Heavy gunfire erupted late on Tuesday at two military bases in Ivory Coast’s second largest city, Bouake, residents, soldiers and a local member of parliament said.
Bouake was the epicentre of several months of army mutinies last year that spread to cities and towns across Ivory Coast, forcing the government to cave in to demands for bonus payments and promotions.
The cause of Tuesday’s violence was not immediately known.
I'm hearing very intense shooting from machine-guns. There are also explosions from heavy weapons.
‘‘I’m hearing very intense shooting from machine-guns,’‘ said Bouake resident Georges Kouame. ‘‘There are also explosions from heavy weapons.’‘
The outbreak of renewed violence follows days of tensions between various military units inside Bouake. At least one person died in the wake of clashes there on Friday.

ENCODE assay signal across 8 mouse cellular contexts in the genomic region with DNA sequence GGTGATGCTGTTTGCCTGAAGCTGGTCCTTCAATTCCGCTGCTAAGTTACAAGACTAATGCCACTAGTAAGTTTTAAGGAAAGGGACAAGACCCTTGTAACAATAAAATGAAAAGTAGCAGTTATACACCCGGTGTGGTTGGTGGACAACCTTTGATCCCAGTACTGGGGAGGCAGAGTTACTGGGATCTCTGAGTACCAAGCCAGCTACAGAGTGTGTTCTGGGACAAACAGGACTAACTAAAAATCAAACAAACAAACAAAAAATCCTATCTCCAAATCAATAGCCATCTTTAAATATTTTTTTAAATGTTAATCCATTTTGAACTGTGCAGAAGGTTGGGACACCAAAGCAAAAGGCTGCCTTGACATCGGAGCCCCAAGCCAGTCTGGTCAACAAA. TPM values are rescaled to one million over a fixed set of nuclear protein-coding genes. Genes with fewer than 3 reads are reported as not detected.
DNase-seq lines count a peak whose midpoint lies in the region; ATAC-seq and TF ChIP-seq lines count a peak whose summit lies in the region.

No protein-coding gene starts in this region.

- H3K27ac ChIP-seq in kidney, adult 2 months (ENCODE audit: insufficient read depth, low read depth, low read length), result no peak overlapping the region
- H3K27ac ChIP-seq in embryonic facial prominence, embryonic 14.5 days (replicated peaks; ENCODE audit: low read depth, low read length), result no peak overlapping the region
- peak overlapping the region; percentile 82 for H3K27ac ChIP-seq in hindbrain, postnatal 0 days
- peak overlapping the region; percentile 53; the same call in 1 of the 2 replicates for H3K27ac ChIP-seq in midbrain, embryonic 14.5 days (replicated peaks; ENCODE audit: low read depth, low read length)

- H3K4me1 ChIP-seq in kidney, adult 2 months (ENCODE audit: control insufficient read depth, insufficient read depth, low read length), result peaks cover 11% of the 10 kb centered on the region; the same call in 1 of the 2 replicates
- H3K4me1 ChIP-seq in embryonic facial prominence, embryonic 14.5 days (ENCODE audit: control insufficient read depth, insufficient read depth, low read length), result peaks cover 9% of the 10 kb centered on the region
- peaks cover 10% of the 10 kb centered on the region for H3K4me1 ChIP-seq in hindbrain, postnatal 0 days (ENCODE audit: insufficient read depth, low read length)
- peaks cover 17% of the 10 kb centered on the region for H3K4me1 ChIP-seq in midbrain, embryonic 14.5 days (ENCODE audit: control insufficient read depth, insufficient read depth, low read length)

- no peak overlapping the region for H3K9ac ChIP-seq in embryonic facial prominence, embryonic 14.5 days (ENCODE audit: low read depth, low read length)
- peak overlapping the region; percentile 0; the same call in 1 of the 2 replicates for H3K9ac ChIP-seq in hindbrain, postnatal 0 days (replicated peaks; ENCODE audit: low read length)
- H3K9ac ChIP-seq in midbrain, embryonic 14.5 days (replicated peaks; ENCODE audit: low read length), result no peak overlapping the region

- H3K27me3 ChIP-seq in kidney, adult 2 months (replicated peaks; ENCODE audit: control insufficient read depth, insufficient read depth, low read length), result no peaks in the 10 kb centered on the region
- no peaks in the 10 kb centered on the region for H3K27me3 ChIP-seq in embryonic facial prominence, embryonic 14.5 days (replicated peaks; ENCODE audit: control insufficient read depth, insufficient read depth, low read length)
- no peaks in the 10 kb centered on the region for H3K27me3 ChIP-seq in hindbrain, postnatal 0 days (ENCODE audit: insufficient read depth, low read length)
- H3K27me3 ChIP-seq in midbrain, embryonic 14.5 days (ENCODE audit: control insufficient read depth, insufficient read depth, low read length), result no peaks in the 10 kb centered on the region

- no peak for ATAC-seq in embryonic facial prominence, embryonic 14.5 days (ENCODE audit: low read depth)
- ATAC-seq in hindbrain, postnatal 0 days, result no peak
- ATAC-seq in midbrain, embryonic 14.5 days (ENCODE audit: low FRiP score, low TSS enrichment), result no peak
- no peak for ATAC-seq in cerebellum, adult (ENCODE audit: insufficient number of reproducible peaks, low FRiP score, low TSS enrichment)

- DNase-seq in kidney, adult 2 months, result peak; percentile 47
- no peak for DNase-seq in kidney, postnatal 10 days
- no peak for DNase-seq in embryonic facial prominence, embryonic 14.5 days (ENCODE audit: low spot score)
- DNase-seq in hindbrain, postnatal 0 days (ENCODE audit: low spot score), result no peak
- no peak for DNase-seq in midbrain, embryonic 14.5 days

Ivory Coast, the world’s top cocoa grower, has emerged from a decade-long political crisis as one of Africa’s fastest growing economies and a darling of international investors.
However, last year’s instability laid bare the dangerous divisions that still persist within an army cobbled together from rival rebel and loyalist factions at the end of a 2011 civil war.
In December last year, government retired 1000 soldiers, paying them $25,782 each as part of a retirement plan that will see 4,400 troops leave the army in four years.
Ivory Coast’s army is seen to be too big and unruly and the retirement plan sought to implement military reforms that would reduce the size of the 25,000 troop army to ‘acceptable standards’.